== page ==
The City, Police Department, Officers, and John Does (1-30)

Count 3

4th and 14th Amendments via the NJCRA and 42U.S.C. § 1983

The City, Police Department, Shirey, and John Does (1-30)

Count 4

5th and 14th Amendments via the NJCRA and 42U.S.C. § 1983

The City, Police Department, Shirey, and John Does (1-30)

Count 5

Malicious Prosecution

The City, Police Department, Officers, and John Does (1-30)

Count 6

Battery

The City, Police Department, Shirey, and John Does (1-30)

Count 7

Public Entity Liability for Acts of Public Employees

The City and Police Department

Count 8

Public Entity Liability for Customary Practice or Failure to Provide Adequate Training and Supervision

The City and Police Department

         II. DISCUSSION

         A. Standard of Review Federal Rule of Civil Procedure 12(b)(6) provides for the dismissal of a complaint if the plaintiff fails to state a claim upon which relief can be granted. The movant bears the burden of showing that no claim has been stated. Hedges v. United States, 404 F.3d 744, 750 (3d Cir. 2005). "[A]ll allegations in the complaint must be accepted as true, and the plaintiff must be given the benefit of every favorable inference to be drawn therefrom." Malleus v. George, 641 F.3d 560, 563 (3d Cir. 2011). But the court is not required to accept as true "legal conclusions," and "[t]hreadbare recitals of the elements of a cause of action, supported by mere conclusory statements, do not suffice." Ashcroft v. Iqbal, 556 U.S. 662, 678 (2009).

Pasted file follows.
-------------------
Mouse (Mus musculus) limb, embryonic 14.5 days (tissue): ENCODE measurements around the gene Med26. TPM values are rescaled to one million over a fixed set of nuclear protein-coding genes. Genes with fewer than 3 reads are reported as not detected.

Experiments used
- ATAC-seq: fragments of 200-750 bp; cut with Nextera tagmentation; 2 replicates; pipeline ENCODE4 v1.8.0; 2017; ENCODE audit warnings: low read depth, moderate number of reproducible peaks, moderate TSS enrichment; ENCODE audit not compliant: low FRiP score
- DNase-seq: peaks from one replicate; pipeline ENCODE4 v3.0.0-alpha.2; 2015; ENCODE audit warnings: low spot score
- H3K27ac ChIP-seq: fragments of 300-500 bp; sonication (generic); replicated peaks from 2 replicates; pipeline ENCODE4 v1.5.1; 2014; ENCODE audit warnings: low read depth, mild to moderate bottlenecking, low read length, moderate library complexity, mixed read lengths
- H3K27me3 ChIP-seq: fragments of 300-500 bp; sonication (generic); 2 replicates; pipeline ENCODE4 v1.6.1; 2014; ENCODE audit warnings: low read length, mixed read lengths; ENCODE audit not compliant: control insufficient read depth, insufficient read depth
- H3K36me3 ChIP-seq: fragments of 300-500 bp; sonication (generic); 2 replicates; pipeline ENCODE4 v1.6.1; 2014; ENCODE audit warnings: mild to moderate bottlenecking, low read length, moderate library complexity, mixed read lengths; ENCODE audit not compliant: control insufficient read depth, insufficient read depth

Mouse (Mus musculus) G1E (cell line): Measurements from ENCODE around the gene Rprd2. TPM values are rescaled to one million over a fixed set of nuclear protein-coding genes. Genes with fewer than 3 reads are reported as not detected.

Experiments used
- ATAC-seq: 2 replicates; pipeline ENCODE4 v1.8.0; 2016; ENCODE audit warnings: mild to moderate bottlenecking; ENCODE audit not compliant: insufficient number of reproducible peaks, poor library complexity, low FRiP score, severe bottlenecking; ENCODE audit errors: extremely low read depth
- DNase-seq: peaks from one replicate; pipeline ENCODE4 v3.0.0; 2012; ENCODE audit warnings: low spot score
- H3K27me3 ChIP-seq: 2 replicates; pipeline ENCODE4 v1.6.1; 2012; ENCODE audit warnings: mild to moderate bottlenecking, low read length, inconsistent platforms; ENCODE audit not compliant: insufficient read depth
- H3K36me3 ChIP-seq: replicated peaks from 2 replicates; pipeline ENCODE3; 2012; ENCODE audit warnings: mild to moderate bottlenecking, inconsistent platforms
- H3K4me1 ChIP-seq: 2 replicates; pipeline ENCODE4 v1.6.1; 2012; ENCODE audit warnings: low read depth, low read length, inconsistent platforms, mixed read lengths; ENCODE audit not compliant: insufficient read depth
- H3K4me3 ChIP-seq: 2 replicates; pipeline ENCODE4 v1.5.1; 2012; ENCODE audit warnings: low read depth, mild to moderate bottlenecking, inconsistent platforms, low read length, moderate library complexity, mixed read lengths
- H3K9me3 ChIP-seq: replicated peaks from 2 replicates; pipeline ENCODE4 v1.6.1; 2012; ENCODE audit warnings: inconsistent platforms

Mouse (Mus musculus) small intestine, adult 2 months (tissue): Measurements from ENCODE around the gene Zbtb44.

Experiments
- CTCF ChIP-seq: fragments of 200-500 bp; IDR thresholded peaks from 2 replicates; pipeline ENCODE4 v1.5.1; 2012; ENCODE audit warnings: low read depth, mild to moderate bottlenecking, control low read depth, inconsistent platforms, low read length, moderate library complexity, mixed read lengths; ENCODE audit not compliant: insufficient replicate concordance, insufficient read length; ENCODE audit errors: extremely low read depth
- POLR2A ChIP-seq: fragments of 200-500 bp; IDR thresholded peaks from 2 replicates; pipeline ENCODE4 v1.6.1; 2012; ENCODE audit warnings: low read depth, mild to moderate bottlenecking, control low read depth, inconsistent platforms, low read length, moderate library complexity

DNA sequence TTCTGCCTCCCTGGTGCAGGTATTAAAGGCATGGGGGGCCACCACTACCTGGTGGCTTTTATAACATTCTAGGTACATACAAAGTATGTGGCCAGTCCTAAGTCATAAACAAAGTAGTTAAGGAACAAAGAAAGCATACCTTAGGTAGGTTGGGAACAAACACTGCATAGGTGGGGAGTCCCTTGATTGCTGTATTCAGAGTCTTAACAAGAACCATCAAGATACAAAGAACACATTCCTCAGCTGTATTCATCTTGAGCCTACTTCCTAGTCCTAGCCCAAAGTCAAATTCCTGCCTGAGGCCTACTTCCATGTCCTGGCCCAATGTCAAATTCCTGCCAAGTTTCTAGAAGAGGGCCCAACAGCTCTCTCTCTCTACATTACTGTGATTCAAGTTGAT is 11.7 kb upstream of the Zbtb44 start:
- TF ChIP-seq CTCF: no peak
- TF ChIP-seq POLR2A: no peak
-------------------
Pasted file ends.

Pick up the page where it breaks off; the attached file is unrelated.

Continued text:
To survive a 12(b)(6) motion, "a complaint must contain sufficient factual matter ... to 'state a claim to relief that is plausible on its face.'" Id. (quoting Bell Atl. Corp. v. Twombly, 550 U.S. 544, 570 (2007)). "A claim has facial plausibility when the plaintiff pleads factual content that allows the court to draw the reasonable inference that the defendant is liable for the misconduct alleged." Id. "The plausibility standard is not akin to a 'probability requirement,' but it asks for more than a sheer possibility that a defendant has acted unlawfully." Id.

         B. Claims Against the County of Passaic